Data Brokers Sell Rape Victim Names For 7.9 Cents Each, Expert Tells Congress

A privacy advocate on Wednesday told Congress that she had discovered that it was common practice for data brokers to sell the names of rape victims and HIV patients for about 7.9 cents each.
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A privacy advocate on Wednesday told Congress that she had discovered that it was common practice for data brokers to sell the names of rape victims and HIV patients for about 7.9 cents each.

Speaking to members of the Senate Commerce, Science and Transportation Committee, World Privacy Forum Executive Director Pam Dixon described herself as a "moderate" when it came to data brokers, but shocking research convinced her that the industry was in need of regulation.

"The data broker industry as it is today, does not have constraints and it does not have shame," she explained. "It will sell any information about any person regardless of sensitivity for 7.9 cents a name, which is the price of a list of rape sufferers which was recently sold."

"Lists of rape sufferers, victims of domestic violence, police officers' home addresses, people who suffer from genetic illnesses," Dixon continued. "Complete with names, home addresses, ethnicity, gender and many other factors. This is what's being sold and circulated today."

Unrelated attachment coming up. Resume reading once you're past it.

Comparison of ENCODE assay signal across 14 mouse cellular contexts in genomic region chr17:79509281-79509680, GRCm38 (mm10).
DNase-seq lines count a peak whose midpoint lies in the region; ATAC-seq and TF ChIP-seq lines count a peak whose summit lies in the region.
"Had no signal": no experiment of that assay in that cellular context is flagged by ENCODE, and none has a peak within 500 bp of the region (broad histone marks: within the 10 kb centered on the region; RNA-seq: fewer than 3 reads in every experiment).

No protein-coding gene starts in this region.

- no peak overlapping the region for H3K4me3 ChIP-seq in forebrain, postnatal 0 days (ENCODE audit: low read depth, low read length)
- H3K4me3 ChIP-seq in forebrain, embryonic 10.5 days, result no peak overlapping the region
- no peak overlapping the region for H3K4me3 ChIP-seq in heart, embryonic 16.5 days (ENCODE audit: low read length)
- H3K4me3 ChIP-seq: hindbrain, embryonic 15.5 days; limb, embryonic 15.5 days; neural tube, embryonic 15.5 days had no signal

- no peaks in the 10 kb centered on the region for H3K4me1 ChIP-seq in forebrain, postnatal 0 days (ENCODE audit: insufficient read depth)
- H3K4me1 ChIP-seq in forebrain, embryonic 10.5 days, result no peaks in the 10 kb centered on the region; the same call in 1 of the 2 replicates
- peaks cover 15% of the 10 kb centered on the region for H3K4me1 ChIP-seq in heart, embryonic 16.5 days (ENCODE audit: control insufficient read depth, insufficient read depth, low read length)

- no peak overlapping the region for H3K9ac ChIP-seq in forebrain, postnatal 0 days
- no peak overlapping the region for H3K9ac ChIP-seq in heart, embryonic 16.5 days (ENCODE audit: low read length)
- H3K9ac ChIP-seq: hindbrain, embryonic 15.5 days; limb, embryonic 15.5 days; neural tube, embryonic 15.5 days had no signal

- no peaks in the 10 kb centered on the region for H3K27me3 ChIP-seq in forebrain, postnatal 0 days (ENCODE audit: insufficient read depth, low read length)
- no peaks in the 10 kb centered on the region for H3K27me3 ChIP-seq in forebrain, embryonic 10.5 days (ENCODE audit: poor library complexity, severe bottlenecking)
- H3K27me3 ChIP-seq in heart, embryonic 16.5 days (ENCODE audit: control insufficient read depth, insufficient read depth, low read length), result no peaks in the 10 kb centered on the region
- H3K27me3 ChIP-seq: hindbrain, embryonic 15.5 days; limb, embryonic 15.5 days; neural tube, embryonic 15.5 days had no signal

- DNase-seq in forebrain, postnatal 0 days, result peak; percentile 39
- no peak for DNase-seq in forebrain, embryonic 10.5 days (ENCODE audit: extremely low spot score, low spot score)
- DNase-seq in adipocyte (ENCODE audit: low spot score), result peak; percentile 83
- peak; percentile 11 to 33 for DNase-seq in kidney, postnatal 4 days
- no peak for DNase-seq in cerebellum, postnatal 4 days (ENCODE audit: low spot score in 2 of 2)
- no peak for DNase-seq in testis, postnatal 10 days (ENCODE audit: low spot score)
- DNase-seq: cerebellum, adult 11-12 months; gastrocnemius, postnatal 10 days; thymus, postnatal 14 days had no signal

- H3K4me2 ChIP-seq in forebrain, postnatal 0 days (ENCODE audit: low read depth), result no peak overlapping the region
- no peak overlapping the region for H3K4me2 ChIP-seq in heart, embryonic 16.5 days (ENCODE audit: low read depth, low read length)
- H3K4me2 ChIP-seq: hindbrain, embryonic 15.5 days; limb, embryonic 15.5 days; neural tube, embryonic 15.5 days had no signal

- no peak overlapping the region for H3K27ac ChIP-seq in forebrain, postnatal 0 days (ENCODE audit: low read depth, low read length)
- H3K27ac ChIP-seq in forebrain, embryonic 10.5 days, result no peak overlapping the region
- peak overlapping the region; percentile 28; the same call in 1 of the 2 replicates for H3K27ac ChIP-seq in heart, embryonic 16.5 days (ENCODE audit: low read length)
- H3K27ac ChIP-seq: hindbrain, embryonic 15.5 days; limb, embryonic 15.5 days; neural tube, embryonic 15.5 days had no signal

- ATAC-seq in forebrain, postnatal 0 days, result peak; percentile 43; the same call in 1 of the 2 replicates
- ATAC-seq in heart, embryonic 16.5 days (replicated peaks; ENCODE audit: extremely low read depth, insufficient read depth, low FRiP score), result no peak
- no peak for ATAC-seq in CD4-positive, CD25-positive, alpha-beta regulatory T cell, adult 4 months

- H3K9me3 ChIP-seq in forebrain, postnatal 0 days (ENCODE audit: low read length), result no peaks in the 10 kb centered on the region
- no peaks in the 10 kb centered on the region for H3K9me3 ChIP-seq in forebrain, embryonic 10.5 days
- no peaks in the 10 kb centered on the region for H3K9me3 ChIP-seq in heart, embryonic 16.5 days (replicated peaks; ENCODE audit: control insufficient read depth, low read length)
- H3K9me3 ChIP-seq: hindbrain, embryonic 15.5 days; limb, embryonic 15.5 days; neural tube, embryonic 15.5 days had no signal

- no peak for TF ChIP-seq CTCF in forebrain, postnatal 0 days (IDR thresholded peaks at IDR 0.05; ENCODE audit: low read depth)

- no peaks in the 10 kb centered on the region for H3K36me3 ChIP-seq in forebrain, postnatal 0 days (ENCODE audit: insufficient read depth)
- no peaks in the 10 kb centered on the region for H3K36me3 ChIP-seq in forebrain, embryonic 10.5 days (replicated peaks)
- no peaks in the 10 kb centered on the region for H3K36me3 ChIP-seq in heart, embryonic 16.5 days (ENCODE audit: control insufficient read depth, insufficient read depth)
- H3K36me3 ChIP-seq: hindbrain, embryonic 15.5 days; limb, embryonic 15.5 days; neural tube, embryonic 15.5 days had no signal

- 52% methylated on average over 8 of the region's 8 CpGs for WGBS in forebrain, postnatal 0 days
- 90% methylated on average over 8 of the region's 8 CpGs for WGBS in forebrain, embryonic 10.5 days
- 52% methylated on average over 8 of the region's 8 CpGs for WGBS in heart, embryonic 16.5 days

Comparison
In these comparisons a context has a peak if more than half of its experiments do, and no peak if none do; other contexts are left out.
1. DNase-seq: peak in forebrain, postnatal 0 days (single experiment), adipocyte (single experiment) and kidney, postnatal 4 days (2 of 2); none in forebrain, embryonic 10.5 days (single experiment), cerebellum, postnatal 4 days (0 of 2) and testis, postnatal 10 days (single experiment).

According to Dixon, the industry was now using "pseudo-scores" for credit decisions that were based on non-financial factors, allowing companies to circumvent the Fair Credit Reporting Act.

Sen. Ed Markey (D-MA) wondered if lists were being used to discriminate against entire classes of people.

"I was stunned in doing my research when I found lists of people who were rape sufferers, people who were genetic disease suffers, people who were victims of domestic violence," Dixon admitted. "What is happening is through survey instruments that are operated online and through other methods that are typically consumer generated, people will volunteer this information to websites thinking they are getting help from a website."

"And they have no idea this information is going to be attached to, not just a cookie, but their name, their home address, their phone number."

Committee chairman John "Jay" Rockefeller (D-WV) closed the hearing by saying he was "revolted" by Dixon's revelations.

"I think it's our job as government to... bring into sunlight what is going on," he said. "I think its serious, and I think it's a dark underside of American life, in which people make a lot of money and cause people to suffer even more."


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